A lonely island, with a bitterly divided community on the point of voting to abandon their home for good. A girl called Eilidh, the only young person remaining on the island, left to care for her grandmother in a decaying community. A whale washed up on the beach, and struggling for life; and a mysterious stranger, Arran, also washed up there, who changes Eilidh’s life, and her sense of the world she lives in.
This is the new musical theatre show Islander, which swept into the Paines Plough Roundabout at Summerhall, during the 2019 Edinburgh Fringe, gathering four and five star reviews at every turn. First conceived by director Amy Draper - with a book by Stewart Melton and acclaimed music and lyrics by Fife-born composer Finn Anderson - the show was developed with Mull Theatre and Mull arts organisation Comar in 2018, and toured briefly that autumn.
It was its appearance at Summerhall in August 2019 that propelled it to UK-wide fame, though, and won it a London run at Southwark Playhouse in October last year, with critics heaping praise on Anderson’s remarkable score and soundscape, which combines unaccompanied singing in Scottish traditional style with an astonishing range of sound effects, from whale breath to the rumble of an ill-tempered town meeting, all operated and created by the performers using a simple loop-pedal. Exeunt Magazine described Anderson’s score as “fascinating” and “technically outstanding.” The Stage said that the delivery of Anderson’s “swirling, eddying” music was “stunning, because of the skill with which performers Kirsty Findlay and Bethany Tennick paint their layers of sound”; and the show won the Musical Theatre Review’s award for Best New Musical at the 2019 Edinburgh Fringe.
The themes of the show are weighty ones, and in many ways highly contemporary; migration, belonging, civil conflict and environmental crisis all loom large, as Eilidh yearns for escape and mourns for her broken community, and both Eilidh and Arran grieve for the struggling whale. Although the show is a simple two-hander, presented on a stage empty but for microphones and loop-pedal, the two actor-singers play multiple characters, evoking a whole stressed community; and there are moments when dozens of people seem to be present.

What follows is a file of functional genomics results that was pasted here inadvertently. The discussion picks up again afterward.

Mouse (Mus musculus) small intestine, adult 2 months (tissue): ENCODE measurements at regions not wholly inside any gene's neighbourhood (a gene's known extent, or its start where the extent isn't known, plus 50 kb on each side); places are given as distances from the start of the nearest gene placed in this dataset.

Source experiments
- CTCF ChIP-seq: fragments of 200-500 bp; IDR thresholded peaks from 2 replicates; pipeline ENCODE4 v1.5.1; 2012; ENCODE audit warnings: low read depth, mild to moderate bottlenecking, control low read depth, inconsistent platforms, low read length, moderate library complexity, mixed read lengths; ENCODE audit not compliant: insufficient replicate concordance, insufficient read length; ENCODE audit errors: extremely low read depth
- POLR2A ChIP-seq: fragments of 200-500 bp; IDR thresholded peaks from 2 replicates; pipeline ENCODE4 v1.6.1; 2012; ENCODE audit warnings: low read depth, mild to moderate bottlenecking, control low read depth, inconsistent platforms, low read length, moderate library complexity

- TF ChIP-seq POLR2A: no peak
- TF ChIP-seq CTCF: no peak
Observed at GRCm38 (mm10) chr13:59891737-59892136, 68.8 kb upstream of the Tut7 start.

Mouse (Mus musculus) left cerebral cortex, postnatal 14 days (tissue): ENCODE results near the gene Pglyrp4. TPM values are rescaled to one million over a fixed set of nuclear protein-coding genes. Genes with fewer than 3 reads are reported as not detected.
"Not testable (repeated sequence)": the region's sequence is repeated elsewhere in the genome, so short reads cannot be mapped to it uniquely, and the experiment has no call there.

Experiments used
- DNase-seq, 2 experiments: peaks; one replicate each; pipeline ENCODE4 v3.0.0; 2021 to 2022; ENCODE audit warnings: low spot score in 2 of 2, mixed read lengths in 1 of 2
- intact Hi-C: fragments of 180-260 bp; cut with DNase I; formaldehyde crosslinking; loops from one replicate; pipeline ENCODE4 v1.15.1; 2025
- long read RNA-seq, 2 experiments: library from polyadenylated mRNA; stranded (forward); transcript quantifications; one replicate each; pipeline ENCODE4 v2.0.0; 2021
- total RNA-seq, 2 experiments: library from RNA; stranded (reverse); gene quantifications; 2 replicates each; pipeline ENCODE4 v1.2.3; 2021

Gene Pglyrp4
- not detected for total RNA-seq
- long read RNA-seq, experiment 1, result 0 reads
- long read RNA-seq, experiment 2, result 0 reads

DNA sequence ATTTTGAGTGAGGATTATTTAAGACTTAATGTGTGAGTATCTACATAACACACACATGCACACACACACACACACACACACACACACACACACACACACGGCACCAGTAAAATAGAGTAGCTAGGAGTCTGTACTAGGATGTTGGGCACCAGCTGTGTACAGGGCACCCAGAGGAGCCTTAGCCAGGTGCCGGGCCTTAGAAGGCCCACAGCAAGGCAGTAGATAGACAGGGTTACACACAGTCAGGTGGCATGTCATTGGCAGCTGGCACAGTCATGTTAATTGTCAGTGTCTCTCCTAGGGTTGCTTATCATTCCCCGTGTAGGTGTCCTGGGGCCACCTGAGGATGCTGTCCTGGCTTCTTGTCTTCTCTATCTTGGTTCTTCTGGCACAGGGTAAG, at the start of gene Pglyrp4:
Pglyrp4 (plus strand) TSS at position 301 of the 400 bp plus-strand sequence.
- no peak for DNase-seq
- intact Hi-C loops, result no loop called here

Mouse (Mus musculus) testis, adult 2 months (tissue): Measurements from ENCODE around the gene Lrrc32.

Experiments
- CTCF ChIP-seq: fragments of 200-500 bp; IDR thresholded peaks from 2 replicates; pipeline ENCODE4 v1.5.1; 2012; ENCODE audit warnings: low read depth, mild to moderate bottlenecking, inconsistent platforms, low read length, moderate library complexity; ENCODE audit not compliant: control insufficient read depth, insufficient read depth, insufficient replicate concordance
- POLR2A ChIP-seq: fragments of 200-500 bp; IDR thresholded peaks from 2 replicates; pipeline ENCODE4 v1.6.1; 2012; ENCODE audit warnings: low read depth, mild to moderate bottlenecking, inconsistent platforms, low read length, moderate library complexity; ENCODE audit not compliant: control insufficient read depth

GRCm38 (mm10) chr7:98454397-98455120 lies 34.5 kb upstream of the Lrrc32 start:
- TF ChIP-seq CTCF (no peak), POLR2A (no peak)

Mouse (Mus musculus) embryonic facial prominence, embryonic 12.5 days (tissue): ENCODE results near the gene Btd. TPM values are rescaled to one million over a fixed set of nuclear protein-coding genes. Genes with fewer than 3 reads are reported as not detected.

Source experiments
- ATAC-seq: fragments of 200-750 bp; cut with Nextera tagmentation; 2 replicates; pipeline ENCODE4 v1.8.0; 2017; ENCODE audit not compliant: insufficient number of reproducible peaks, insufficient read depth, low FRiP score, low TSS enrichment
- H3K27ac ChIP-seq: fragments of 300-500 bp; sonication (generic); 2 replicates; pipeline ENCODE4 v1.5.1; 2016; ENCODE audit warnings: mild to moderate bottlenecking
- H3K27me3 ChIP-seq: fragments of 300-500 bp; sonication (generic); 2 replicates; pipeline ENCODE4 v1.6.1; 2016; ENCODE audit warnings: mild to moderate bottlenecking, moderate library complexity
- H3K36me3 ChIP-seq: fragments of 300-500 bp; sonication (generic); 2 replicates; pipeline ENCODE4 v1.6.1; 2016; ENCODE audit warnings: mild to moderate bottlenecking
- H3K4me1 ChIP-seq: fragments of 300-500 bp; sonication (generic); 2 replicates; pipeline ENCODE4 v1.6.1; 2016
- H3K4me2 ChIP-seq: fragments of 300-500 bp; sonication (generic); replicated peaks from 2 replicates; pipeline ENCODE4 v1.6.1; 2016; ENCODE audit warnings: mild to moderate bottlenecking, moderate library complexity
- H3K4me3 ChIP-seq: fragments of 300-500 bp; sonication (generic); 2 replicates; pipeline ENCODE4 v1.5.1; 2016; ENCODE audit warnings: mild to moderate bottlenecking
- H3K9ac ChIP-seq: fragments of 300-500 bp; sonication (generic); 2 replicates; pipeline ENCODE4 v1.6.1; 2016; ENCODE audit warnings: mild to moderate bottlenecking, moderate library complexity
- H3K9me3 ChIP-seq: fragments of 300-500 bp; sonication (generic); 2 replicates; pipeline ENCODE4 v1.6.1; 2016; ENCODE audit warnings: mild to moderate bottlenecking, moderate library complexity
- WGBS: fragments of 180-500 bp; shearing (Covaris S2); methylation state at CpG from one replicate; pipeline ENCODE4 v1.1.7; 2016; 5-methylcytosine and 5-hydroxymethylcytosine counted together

Yet despite these intense 21st century themes, the show also has a timeless and mythical quality, drawing on the old Orcadian myth of the fin-folk who inhabit the sea, among other stories; and in this brief sung extract, introducing the cataclysmic row that divides the island between fisher-folk and farmers, we can see and hear Findlay and Tennick beginning to wind their voices together, and to create the “special theatrical magic” that The Guardian found in this show, during last year’s London run.
The show had been scheduled to tour Scotland this autumn; but with those plans currently on hold, producer Helen Milne and the company have released a cast album of the show, now available online. Yet for all the joy of hearing Anderson’s music and Findlay and Tennick’s beautiful voices in album form, the magic of Islander is profoundly about the power of theatre - of music, words, and two superb performers - to conjure whole worlds, and worlds beyond worlds, out of an empty space. At heart, said one reviewer last year, this is a show about “storytelling, and the tales we choose to believe in”; let’s hope that before too long, Scotland can hear those stories told live on stage, once more.
The cast album of Islander is now available via Spotify, iTunes, Amazon and all other online music distributors.
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